Betts blasts Britain's Maori meeting

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The Independent Online

Denis Betts, the elder statesman of the Great Britain and Ireland tour party, has slammed the decision to send the wounded Lions into battle with the Maoris.

Denis Betts, the elder statesman of the Great Britain and Ireland tour party, has slammed the decision to send the wounded Lions into battle with the Maoris.

After collecting the inaugural Tri-Nations wooden spoon, Britain must play a curtain-raiser to Friday's final between New Zealand and Australia at the Ericsson Stadium.

Betts, the Wigan back rower who is now the most capped British forward in Test history, argues that the tourists are being treated with a lack of respect and that they are faced with a no-win situation against the Maoris, who handed out a humiliating defeat to the 1996 Lions.

"Basically, it's an embarrassing situation that we've been put in," he said. "I've spoken to the coaching staff of both the Aussies and the Kiwis and they wouldn't have played this game.

"It seems that we're put up to be knocked down all the time. If the Maoris do OK against us, then we're shit and if we flog the Maoris then we should have flogged them any way.

"There's just no dignity in what we're trying to do. Maybe it's a punishment, I don't know, but it's no way to treat the side. But all the lads are professional and they'll just get out there and do the job. Hopefully we'll get a win and get on with it."

Britain could have just 19 players to choose from, with Paul Johnson (thigh) and Tony Smith (groin) already ruled out and Ryan Sheridan (thigh), Iestyn Harris (groin) and Gary Connolly (neck and groin) very doubtful after being unable to train at the famous old Carlaw Park ground in Auckland today.

Betts, who is likely to wear the Great Britain jersey for the last time on Friday, admits that the Tri-Nations results - Britain lost 42-6 to Australia and 26-4 to the Kiwis - have taken him by surprise.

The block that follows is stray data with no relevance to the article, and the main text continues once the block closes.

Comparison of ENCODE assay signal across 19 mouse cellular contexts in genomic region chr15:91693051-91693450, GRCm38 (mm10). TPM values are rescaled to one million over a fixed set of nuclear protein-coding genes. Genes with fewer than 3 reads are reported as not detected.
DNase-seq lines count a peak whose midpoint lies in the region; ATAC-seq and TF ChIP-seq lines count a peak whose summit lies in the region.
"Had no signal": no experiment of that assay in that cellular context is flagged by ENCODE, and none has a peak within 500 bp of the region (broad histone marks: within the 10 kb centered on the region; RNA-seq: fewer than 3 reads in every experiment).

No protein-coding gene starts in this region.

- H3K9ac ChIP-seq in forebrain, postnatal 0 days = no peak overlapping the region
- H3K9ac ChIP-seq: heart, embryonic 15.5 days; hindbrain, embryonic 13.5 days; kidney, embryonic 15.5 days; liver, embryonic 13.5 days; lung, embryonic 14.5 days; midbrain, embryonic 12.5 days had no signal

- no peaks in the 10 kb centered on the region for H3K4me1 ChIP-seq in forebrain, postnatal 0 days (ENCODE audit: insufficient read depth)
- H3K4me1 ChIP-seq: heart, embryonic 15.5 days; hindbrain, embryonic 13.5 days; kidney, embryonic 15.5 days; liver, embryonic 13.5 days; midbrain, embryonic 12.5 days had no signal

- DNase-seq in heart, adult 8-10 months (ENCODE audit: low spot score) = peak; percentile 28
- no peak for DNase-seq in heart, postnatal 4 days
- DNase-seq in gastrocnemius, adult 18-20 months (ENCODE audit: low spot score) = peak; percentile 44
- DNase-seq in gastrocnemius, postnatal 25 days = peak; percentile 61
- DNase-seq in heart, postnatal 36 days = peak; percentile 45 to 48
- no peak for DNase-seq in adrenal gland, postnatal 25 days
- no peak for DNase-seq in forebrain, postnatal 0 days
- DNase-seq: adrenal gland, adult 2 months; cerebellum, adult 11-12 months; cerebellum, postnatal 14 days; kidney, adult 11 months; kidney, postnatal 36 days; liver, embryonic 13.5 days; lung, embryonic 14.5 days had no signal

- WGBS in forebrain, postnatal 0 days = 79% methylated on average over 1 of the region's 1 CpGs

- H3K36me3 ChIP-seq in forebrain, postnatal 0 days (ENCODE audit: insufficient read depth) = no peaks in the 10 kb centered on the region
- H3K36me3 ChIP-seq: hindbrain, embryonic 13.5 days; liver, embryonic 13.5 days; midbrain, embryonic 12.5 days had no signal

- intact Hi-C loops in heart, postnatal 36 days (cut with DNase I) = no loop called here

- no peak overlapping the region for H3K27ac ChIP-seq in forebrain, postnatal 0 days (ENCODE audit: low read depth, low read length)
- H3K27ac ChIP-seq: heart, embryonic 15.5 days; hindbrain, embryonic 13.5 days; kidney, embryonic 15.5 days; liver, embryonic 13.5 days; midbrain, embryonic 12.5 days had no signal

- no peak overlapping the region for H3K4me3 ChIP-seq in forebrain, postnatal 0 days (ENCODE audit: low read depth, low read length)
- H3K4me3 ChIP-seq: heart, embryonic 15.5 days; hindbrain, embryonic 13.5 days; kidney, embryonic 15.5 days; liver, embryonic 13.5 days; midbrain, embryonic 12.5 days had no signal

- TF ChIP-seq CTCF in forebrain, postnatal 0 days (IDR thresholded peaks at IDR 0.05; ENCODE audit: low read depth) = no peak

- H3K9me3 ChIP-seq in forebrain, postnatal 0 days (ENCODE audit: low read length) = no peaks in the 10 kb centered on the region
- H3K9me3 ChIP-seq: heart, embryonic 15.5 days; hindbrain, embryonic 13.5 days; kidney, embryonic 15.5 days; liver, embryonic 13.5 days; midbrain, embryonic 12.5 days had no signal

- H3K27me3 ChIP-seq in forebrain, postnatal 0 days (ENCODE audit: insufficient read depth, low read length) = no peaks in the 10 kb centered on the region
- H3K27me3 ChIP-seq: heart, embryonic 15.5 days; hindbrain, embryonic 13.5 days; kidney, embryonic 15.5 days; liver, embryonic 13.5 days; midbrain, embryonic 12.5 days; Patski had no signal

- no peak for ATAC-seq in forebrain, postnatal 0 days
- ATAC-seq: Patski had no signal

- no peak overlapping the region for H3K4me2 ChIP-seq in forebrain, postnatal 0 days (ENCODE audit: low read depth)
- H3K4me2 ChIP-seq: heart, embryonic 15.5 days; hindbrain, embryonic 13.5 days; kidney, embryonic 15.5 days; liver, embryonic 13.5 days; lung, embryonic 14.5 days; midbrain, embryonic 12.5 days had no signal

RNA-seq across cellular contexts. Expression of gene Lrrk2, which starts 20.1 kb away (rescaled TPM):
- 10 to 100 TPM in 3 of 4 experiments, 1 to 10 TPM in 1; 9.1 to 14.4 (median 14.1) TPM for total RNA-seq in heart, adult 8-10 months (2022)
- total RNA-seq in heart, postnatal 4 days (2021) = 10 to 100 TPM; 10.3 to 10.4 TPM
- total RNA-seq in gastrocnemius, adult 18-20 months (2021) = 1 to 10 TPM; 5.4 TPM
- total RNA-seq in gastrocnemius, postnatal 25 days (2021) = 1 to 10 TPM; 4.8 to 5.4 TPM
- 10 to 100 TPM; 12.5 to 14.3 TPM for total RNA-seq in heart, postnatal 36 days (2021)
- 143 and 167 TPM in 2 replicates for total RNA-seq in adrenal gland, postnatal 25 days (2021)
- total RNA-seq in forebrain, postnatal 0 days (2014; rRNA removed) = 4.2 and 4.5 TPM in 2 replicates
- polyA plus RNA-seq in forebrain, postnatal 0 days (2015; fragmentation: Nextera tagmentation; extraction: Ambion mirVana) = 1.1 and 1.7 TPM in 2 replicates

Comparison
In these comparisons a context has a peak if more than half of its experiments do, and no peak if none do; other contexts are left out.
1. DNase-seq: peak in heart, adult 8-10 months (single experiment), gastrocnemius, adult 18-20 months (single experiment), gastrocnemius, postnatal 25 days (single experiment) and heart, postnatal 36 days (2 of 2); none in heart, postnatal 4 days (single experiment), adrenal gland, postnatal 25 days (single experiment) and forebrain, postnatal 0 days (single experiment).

The 30-year-old Betts, who played alongside Stacey Jones, Stephen Kearney and Joe Vagana during his two-year spell with Auckland Warriors from 1995-97, accepts that Britain still lag significantly behind their southern hemisphere rivals.

"New Zealand seem to have hit on a batch of high quality players," he said. "Their depth is not massive but all the top players are involved in the NRL and that's developed their game immensely.

"I came on tour with lots of optimism and a great belief that we were going to do very well. But we've not kicked on, we've not made it happen.

"We went into last Friday's game still believing we had a chance of being successful but they were too good for us.

"This side has not had a chance to grow together. We don't play international football enough. Players play 30-odd games for their clubs and they're thrown together for three weeks.

"Everybody then disperses and they're brought back together a year later. Our game needs something in the season where we can evaluate the strengths and weaknesses of the national side.

"We need something like the State of Origin or a North versus South or Lancashire v Yorkshire."

Betts, who made his Test debut as a 20-year-old in 1990, came close to announcing his retirement from international football in the wake of last Friday's disappointment but is keeping his options open ahead of next year's World Cup, when he has a chance of adding to his four England caps.

"I can see international football being at the back of my mind now," he said. "I've done four tours and a few other things and it's basically down to concentrating on club football and doing what's best for Wigan and for me now.

"There's a lot of young lads here now, the forwards are all 23 or 24 and maybe it's time to pass over and concentrate on playing club football.

"At the moment I miss my kids and family. Touring is definitely a young man's game and I'm looking forward to getting home.

"With it being as disappointing as it has been, it's just hard work at times. On the back of the last couple of years, with the shoulder and knee re-constructions, I'm feeling the pace a bit.

"I've played about 30 games this year and to come away on tour as well, maybe it was asking a little bit too much of myself. I want to carry on playing for as along as possible. It's about time I concentrated on club rugby.

"That's the way I feel now. But I will have a chat with [England coach] John [Kear] and, if I can find some form and I feel up to it, you never can tell."